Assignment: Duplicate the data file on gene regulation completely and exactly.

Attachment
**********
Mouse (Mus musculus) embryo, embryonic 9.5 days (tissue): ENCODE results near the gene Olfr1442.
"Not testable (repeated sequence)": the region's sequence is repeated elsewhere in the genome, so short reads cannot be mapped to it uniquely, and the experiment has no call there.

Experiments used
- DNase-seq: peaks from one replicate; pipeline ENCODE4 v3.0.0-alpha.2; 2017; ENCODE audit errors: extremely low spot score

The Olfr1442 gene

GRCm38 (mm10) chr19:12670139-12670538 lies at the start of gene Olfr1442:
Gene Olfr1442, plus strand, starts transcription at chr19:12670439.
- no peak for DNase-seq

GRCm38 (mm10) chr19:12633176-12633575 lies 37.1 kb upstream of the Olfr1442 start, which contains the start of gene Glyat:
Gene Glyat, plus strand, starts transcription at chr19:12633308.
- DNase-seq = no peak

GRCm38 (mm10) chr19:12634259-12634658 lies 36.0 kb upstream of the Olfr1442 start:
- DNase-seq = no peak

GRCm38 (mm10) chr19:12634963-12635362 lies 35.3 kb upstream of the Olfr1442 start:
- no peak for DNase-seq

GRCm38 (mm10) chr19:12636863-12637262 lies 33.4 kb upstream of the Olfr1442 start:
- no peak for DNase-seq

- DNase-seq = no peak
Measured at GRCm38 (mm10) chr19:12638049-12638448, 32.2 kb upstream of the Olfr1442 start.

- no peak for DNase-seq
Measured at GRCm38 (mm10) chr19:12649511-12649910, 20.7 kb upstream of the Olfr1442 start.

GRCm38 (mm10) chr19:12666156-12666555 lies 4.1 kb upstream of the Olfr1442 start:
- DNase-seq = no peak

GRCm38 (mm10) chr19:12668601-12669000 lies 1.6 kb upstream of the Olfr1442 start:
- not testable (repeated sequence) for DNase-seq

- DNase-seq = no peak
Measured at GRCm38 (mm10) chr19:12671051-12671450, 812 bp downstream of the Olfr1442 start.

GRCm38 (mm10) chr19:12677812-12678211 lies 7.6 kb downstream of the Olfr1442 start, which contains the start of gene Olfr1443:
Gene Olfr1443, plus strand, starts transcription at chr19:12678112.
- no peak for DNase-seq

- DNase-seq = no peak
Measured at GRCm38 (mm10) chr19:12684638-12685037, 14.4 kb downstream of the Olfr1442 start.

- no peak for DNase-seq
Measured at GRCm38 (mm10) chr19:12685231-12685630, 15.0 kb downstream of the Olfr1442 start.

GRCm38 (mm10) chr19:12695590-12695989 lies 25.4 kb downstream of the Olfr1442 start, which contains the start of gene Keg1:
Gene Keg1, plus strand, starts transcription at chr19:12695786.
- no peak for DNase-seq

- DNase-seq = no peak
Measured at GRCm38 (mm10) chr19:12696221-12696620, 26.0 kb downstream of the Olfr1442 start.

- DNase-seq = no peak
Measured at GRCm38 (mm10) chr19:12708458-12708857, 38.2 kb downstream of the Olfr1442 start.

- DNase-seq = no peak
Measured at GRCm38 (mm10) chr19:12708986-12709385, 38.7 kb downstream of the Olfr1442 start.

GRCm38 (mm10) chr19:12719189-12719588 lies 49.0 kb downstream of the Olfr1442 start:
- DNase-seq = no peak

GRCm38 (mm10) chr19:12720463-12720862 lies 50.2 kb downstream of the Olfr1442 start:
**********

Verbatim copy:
Mouse (Mus musculus) embryo, embryonic 9.5 days (tissue): ENCODE results near the gene Olfr1442.
"Not testable (repeated sequence)": the region's sequence is repeated elsewhere in the genome, so short reads cannot be mapped to it uniquely, and the experiment has no call there.

Experiments used
- DNase-seq: peaks from one replicate; pipeline ENCODE4 v3.0.0-alpha.2; 2017; ENCODE audit errors: extremely low spot score

The Olfr1442 gene

GRCm38 (mm10) chr19:12670139-12670538 lies at the start of gene Olfr1442:
Gene Olfr1442, plus strand, starts transcription at chr19:12670439.
- no peak for DNase-seq

GRCm38 (mm10) chr19:12633176-12633575 lies 37.1 kb upstream of the Olfr1442 start, which contains the start of gene Glyat:
Gene Glyat, plus strand, starts transcription at chr19:12633308.
- DNase-seq = no peak

GRCm38 (mm10) chr19:12634259-12634658 lies 36.0 kb upstream of the Olfr1442 start:
- DNase-seq = no peak

GRCm38 (mm10) chr19:12634963-12635362 lies 35.3 kb upstream of the Olfr1442 start:
- no peak for DNase-seq

GRCm38 (mm10) chr19:12636863-12637262 lies 33.4 kb upstream of the Olfr1442 start:
- no peak for DNase-seq

- DNase-seq = no peak
Measured at GRCm38 (mm10) chr19:12638049-12638448, 32.2 kb upstream of the Olfr1442 start.

- no peak for DNase-seq
Measured at GRCm38 (mm10) chr19:12649511-12649910, 20.7 kb upstream of the Olfr1442 start.

GRCm38 (mm10) chr19:12666156-12666555 lies 4.1 kb upstream of the Olfr1442 start:
- DNase-seq = no peak

GRCm38 (mm10) chr19:12668601-12669000 lies 1.6 kb upstream of the Olfr1442 start:
- not testable (repeated sequence) for DNase-seq

- DNase-seq = no peak
Measured at GRCm38 (mm10) chr19:12671051-12671450, 812 bp downstream of the Olfr1442 start.

GRCm38 (mm10) chr19:12677812-12678211 lies 7.6 kb downstream of the Olfr1442 start, which contains the start of gene Olfr1443:
Gene Olfr1443, plus strand, starts transcription at chr19:12678112.
- no peak for DNase-seq

- DNase-seq = no peak
Measured at GRCm38 (mm10) chr19:12684638-12685037, 14.4 kb downstream of the Olfr1442 start.

- no peak for DNase-seq
Measured at GRCm38 (mm10) chr19:12685231-12685630, 15.0 kb downstream of the Olfr1442 start.

GRCm38 (mm10) chr19:12695590-12695989 lies 25.4 kb downstream of the Olfr1442 start, which contains the start of gene Keg1:
Gene Keg1, plus strand, starts transcription at chr19:12695786.
- no peak for DNase-seq

- DNase-seq = no peak
Measured at GRCm38 (mm10) chr19:12696221-12696620, 26.0 kb downstream of the Olfr1442 start.

- DNase-seq = no peak
Measured at GRCm38 (mm10) chr19:12708458-12708857, 38.2 kb downstream of the Olfr1442 start.

- DNase-seq = no peak
Measured at GRCm38 (mm10) chr19:12708986-12709385, 38.7 kb downstream of the Olfr1442 start.

GRCm38 (mm10) chr19:12719189-12719588 lies 49.0 kb downstream of the Olfr1442 start:
- DNase-seq = no peak

GRCm38 (mm10) chr19:12720463-12720862 lies 50.2 kb downstream of the Olfr1442 start: